Wednesday, 1 May 2013

End of an era, you say?

We are coming to the end of an era in football. In English football, we are seeing the last signs of loyalty slowly but surely dry out; Ryan Giggs perhaps being the last of the 'one-club men'. Ok, so perhaps only ever playing for one club isn't the only sign of loyalty in a football player, but it is something we hardly see in English football these days. Players would rather go to bigger clubs with more money and more glory; and let's be honest, who can blame them?

FC Barcelona are very different to any other football club, particularly any English football club. Many mock the mes que un club motto, but I really do believe that they are more than a club. Of course, many of the players who progressed through La Masia have stayed at Barcelona because they are one of the biggest and best clubs in European football; but there's something that makes FC Barcelona different to the likes of Manchester United and Bayern Munich.

In tonight's game against Bayern Munich, seven players out of Barcelona's starting eleven have played for the club since age sixteen and under. This is a group of players who have not only grown together as football players, but grown together as people. They are best friends, and they are a family. It doesn't take an expert to look at this group of players and see that the passion and commitment that they hold is something truly special and cannot be bought. Over the past five years, we have seen Pep Guardiola shape FC Barcelona into an outstanding organisation. Under Pep, you could win the battle, but Barca would always win the war. I don't believe that passion can win you a football game, but I do believe that combined with individual skill and Guardiola's tactics, passion and love for the club is what made Barcelona the indestructible force they have been for the past five years. But I also believe that is what has been their downfall over the past couple of months.

Pep Guardiola's departure left a huge hole in the heart of FC Barcelona. Many will never understand how he could leave the club he had made so special as both a player and a manager, and the club he had adored since being a young boy. It will be interesting to see what Pep does with Bayern Munich, but will he ever really care for them as much as he did for Barcelona? I'm not so sure.

I think that Pep's departure really did break the players hearts, and it took them a long time to get used to not constantly having him there not only as a manager, but as a friend. But of course, they hadn't totally lost Pep's tactics and passion completely, because his successor was his former assistant Tito Vilanova. I think that Tito was the best man for the job, but I also think that he is (through absolutely no reason of his own) part of the reason Barca have been so, well... off, recently.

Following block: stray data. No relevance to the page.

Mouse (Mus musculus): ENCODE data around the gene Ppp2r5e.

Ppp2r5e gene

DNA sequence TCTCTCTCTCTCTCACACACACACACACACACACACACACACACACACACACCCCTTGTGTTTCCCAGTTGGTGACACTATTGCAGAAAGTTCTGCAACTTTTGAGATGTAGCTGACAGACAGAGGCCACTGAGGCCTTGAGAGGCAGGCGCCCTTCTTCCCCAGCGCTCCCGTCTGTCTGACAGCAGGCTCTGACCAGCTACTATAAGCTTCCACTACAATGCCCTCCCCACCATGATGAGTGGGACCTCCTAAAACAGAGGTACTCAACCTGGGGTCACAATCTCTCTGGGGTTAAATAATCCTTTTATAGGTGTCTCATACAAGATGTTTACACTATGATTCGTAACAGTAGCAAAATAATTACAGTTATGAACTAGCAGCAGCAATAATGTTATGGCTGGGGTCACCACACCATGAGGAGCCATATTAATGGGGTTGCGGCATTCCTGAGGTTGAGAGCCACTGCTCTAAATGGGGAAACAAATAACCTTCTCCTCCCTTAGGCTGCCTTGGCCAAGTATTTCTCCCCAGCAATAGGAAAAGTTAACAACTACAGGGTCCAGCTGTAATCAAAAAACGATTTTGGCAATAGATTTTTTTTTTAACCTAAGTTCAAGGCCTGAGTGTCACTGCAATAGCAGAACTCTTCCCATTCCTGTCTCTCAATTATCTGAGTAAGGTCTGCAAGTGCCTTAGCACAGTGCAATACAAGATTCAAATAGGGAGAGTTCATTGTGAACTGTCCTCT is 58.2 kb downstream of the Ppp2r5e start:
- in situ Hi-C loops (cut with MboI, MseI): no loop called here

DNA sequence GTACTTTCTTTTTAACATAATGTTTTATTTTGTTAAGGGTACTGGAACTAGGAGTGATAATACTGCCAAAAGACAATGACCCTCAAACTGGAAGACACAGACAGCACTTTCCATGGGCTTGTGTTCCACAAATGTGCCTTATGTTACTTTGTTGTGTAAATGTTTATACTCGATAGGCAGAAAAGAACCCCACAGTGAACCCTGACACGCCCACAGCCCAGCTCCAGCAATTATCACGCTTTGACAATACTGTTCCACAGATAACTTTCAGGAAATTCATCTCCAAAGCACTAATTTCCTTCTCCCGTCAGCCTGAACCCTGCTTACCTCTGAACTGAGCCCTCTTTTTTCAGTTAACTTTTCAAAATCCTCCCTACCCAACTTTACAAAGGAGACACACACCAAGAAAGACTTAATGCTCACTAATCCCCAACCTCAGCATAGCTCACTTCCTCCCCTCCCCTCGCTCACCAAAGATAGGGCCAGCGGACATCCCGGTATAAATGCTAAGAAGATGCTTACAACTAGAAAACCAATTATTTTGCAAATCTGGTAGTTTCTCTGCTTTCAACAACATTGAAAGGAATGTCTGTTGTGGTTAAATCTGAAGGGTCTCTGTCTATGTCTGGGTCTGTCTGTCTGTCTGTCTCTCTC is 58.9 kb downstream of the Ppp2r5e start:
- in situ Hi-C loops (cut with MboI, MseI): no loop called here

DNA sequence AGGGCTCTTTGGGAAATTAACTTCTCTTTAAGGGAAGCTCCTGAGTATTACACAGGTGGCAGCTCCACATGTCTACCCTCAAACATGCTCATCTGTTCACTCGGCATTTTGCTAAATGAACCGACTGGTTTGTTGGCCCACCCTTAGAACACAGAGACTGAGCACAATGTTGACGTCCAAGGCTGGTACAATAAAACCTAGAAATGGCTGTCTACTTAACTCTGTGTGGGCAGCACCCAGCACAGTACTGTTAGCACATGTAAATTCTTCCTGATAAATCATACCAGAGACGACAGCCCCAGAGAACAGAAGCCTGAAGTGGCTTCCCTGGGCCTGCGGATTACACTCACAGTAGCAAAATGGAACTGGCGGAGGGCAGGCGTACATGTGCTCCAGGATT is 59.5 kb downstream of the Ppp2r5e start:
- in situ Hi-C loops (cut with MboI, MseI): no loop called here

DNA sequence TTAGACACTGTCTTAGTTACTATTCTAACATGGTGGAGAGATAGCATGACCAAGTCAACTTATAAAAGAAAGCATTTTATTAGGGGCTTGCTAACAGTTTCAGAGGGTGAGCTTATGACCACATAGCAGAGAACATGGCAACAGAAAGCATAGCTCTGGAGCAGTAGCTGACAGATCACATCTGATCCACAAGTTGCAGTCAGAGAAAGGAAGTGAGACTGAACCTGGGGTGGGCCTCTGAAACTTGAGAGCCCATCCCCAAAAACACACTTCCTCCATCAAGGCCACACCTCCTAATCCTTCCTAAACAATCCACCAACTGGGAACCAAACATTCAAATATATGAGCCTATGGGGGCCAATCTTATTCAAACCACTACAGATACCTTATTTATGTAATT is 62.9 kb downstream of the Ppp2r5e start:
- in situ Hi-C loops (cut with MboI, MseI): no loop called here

On 19th December 2012, news broke to the media that Tito Vilanova had suffered a cancer relapse, and was to undergo surgery the very next day. This came just nine months after Barcelona defender Eric Abidal had to undergo surgery for a tumour relapse in his liver. I think this is what has struck FC Barcelona the hardest over the past few months; they have had to continue to play football whilst knowing that two of the closest members of the Barcelona family have been dealing with perhaps the most horrific thing a person can deal with. Losing a manager and a key player will always dampen a football team's spirit and often their performance on the field, but to lose them in this way must have been extremely difficult to deal with. And of course, all this happened only months after they had lost the most decorated manager in FC Barcelona's history.

It's not just these off-pitch issues that have affected Barcelona's performances recently; I think the lack of Carles Puyol has really affected the team, particularly Gerard Pique, who hasn't seemed to play as well when paired with any other player. Barca aren't a one man team and they can perform without their Argentinian wizard, but against a side as resilient and organised as Bayern Munich, of course they were going to miss him (note: It has just been stated by Vilanova in the post-match press conference that Messi was "not injured, but was not 100% and felt he could pick up an injury").

This year has been a long and bumpy road for FC Barcelona, but I don't think it's the end of an era. Messi is still surpassing records practically by the day, they're still comfortably at the top of La Liga, and Dani Alves is still sporting ridiculous clothes and hair-dos. It isn't the end of an era; in fact it is far, far from it.

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